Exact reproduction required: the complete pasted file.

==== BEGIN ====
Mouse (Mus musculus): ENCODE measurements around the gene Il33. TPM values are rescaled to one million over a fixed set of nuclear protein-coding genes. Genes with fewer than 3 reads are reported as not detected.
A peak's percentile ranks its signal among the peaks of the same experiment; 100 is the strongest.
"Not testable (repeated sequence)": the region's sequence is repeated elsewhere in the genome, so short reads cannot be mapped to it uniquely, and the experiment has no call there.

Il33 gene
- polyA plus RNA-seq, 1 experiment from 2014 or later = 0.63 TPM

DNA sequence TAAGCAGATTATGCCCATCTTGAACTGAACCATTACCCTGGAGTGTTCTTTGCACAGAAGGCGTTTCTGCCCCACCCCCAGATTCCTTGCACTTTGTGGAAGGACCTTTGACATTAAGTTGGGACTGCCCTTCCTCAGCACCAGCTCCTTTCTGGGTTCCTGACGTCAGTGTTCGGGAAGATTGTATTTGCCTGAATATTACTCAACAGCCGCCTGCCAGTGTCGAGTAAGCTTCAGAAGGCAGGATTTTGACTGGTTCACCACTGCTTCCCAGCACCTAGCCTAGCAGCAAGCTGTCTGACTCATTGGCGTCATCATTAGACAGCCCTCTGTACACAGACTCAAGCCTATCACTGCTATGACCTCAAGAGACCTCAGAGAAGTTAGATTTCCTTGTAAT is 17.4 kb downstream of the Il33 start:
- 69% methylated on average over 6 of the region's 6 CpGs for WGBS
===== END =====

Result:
Mouse (Mus musculus): ENCODE measurements around the gene Il33. TPM values are rescaled to one million over a fixed set of nuclear protein-coding genes. Genes with fewer than 3 reads are reported as not detected.
A peak's percentile ranks its signal among the peaks of the same experiment; 100 is the strongest.
"Not testable (repeated sequence)": the region's sequence is repeated elsewhere in the genome, so short reads cannot be mapped to it uniquely, and the experiment has no call there.

Il33 gene
- polyA plus RNA-seq, 1 experiment from 2014 or later = 0.63 TPM

DNA sequence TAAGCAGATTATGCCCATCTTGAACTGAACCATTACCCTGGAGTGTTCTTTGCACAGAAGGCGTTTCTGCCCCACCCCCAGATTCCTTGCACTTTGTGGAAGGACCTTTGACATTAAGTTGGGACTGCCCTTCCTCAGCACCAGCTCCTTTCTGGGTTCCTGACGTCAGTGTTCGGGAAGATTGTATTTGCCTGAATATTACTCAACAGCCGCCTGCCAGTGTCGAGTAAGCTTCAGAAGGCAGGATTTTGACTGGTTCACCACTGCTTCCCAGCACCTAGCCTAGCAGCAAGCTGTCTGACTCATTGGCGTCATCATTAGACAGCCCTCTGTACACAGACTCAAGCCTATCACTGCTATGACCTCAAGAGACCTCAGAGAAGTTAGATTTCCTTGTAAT is 17.4 kb downstream of the Il33 start:
- 69% methylated on average over 6 of the region's 6 CpGs for WGBS